Is e-filing a better way to file your taxes?
Americans and the IRS might not agree on everything, but they’re mostly on the same page when it comes to e-filing individual income tax returns.
The majority of individual income tax returns submitted to the IRS are e-filed.
When you e-file your federal income tax return, you conserve the IRS money because its employees don’t need to spend time manually processing your return. In return, you can find any refund you’re owed faster, particularly in the event that you have it directly deposited to your bank accounts.
But what about security? And can digital filing actually give you access to all the forms that you might need if you have a complex tax situation? Are there situations when you can not e-file? Let’s look at the advantages of e-filing, and whether it might be the very best filing option for your requirements.
If you are Considering e-filing, some of the advantages include:
- Quick affirmation your forms are received: The IRS will affirm a tax filing was received within one day of electronic submission. For paper filers, the IRS does not send any acknowledgment your forms have arrived safely.
Timely refunds: When you publish a paper filing, it may take six to eight months to be given a tax refund. With e-filing, you’ll get your money in 3 weeks or not. Choosing direct deposit may also speed up the refund process.
Reduced likelihood of errors: In accordance with the IRS, there’s approximately a 1 percent error rate on e-filed returns, compared with a 20% rate of mistakes on paper filings. The IRS also provides more information on issues discovered on e-filed returns compared with paper yields.
Easy payment process: If you owe the IRS money, it’s easier to pay at your advantage if you e-file. It’s possible to submit returns early and pay afterwards if necessary, as long as you pay from the April 15 filing deadline. Additionally you have the option to pay your balance by using the IRS Immediate pay service from your checking account or savings accounts, submitting a credit card through a payment processor for a fee, or paying by check or money order.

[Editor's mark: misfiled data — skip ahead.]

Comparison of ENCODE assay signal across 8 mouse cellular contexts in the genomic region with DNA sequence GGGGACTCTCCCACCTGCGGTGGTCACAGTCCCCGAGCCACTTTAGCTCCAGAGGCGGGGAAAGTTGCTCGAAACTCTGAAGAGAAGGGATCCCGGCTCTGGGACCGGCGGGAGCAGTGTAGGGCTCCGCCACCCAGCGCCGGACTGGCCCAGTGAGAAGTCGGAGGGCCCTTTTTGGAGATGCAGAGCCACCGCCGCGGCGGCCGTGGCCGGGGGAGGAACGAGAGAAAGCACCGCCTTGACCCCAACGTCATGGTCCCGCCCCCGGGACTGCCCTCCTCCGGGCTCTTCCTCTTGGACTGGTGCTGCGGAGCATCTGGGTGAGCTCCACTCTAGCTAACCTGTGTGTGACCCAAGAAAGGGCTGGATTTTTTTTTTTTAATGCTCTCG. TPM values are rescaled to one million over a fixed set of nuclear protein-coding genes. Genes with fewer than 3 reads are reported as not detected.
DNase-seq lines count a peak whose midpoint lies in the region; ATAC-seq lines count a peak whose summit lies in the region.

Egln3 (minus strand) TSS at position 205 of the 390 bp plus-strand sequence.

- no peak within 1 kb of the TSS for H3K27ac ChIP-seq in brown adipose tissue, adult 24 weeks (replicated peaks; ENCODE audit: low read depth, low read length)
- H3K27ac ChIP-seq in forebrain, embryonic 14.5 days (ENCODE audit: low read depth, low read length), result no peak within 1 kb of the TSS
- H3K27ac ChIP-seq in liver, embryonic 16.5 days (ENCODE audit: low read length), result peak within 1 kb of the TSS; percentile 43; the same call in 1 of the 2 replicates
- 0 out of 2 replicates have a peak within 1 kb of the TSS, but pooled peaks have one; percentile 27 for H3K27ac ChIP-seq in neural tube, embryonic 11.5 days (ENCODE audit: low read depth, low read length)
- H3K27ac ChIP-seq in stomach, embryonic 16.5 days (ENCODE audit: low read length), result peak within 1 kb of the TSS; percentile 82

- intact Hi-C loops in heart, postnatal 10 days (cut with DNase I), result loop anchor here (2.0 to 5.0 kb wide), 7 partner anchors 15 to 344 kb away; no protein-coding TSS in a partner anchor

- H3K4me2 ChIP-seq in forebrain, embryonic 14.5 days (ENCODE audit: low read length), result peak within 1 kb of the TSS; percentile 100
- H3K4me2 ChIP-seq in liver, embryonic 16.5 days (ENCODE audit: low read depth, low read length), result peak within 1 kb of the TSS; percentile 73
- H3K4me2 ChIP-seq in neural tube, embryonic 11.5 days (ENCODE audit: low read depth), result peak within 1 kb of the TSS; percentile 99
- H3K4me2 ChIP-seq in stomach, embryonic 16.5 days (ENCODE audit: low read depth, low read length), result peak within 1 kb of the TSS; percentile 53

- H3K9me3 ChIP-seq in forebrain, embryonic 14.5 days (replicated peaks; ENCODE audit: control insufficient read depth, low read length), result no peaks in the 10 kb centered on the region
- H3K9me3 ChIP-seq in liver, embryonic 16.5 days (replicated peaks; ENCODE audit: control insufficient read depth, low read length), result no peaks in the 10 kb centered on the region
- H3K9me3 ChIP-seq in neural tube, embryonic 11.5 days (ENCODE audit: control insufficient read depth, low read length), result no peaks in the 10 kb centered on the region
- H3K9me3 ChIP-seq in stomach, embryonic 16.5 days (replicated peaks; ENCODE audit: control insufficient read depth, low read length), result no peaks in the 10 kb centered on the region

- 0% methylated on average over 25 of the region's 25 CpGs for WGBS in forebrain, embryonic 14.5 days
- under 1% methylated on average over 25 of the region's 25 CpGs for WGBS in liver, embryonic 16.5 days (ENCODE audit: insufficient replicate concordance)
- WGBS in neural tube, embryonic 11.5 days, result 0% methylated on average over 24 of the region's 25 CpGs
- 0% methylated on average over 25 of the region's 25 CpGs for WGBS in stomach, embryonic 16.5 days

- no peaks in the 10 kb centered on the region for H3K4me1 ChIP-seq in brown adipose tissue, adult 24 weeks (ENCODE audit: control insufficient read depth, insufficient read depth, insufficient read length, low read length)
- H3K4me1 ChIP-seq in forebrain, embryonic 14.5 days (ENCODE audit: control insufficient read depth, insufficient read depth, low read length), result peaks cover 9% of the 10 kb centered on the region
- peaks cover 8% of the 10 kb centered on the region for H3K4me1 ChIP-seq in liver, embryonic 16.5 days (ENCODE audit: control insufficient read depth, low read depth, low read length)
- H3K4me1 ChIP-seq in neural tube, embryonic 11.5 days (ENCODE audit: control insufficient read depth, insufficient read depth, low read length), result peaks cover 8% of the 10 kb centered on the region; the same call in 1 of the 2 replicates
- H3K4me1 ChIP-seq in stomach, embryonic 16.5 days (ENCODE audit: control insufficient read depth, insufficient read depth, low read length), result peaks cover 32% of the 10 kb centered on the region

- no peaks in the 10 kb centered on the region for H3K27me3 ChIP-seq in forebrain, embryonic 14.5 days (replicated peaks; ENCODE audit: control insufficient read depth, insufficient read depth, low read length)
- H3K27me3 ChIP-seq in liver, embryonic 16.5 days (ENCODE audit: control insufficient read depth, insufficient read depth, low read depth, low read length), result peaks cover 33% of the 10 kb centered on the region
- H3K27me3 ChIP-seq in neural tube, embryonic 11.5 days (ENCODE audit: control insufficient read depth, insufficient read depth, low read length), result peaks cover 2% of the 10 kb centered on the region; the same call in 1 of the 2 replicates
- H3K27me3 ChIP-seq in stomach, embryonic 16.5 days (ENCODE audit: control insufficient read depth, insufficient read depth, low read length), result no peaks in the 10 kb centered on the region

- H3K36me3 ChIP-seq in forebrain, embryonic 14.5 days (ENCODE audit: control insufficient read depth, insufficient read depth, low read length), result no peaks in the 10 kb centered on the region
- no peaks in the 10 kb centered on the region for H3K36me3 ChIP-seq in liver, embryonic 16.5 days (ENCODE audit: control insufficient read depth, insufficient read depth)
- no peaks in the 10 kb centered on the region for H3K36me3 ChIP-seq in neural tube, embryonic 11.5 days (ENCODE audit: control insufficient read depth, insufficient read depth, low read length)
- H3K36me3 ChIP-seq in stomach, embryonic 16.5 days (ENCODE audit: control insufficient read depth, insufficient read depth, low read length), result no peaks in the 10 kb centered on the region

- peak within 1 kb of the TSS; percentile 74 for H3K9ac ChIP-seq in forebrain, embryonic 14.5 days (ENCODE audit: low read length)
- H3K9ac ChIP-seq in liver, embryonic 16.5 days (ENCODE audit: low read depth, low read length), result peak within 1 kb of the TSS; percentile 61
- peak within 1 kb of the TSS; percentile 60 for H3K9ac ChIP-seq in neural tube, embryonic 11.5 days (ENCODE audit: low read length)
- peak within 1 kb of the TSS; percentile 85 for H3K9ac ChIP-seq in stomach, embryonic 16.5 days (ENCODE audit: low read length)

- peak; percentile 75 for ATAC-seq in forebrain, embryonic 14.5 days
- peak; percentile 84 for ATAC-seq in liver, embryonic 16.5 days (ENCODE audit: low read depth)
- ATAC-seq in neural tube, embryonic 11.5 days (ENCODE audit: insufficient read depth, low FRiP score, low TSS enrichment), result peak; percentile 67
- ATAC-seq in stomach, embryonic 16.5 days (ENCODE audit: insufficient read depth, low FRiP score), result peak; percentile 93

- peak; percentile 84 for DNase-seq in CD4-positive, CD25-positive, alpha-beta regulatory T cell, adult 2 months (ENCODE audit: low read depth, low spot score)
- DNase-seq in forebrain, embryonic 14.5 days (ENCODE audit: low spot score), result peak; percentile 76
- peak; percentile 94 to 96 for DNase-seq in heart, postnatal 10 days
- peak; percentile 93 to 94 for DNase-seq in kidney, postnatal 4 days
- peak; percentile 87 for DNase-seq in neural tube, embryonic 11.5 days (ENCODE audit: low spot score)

Digital storage of taxation information: Submitting returns electronically means there’s an electronic copy of your tax documents. So if something happens to your paperwork, then you will have a digital backup.
The good news: Most taxpayers do opt to e-file and get those benefits — and the process of doing so is simple.
You have four choices for filing an electronically filed tax return to the IRS.
The forms do the math for you and offer standard advice. You can simply do your federal return with all these forms.
Employing online tax preparation software is far and away the preferred approach of most taxpayers. In fact, the IRS says it anticipated over four tax returns to be filed through tax return prep program.
Is e-filing really secure?
While e-filing is suitable, you could worry about safety — particularly with all these data breaches. But experts agree that this is not a problem which should deter you from e-filing.
“In actuality, it may be more secure than paper filing since you’re sending your personal information through an encrypted system as opposed to exposing your data in the mail.”
Dennis Chow, vice president of data security at SCIS Security, clarifies that the IRS has set security measures in place to keep your data secure. “Vendors typically utilize IRS specific APIs that require token sessions,” Chow says. “All this can be routed over TLS encrypted links .”
It is important to employ a trustworthy service to help you file your taxes. Chow advises not to e-file on a computer or use an online connection which is not private.
For most taxpayers, it is sensible to e-file a return since it’s the most convenient way to submit your tax information to the IRS and it allows for timely refunds and effortless payment choices. Just be sure to use tax planning software from a trusted source, so that you can make certain the information you supply to transmit to the IRS will be kept secure.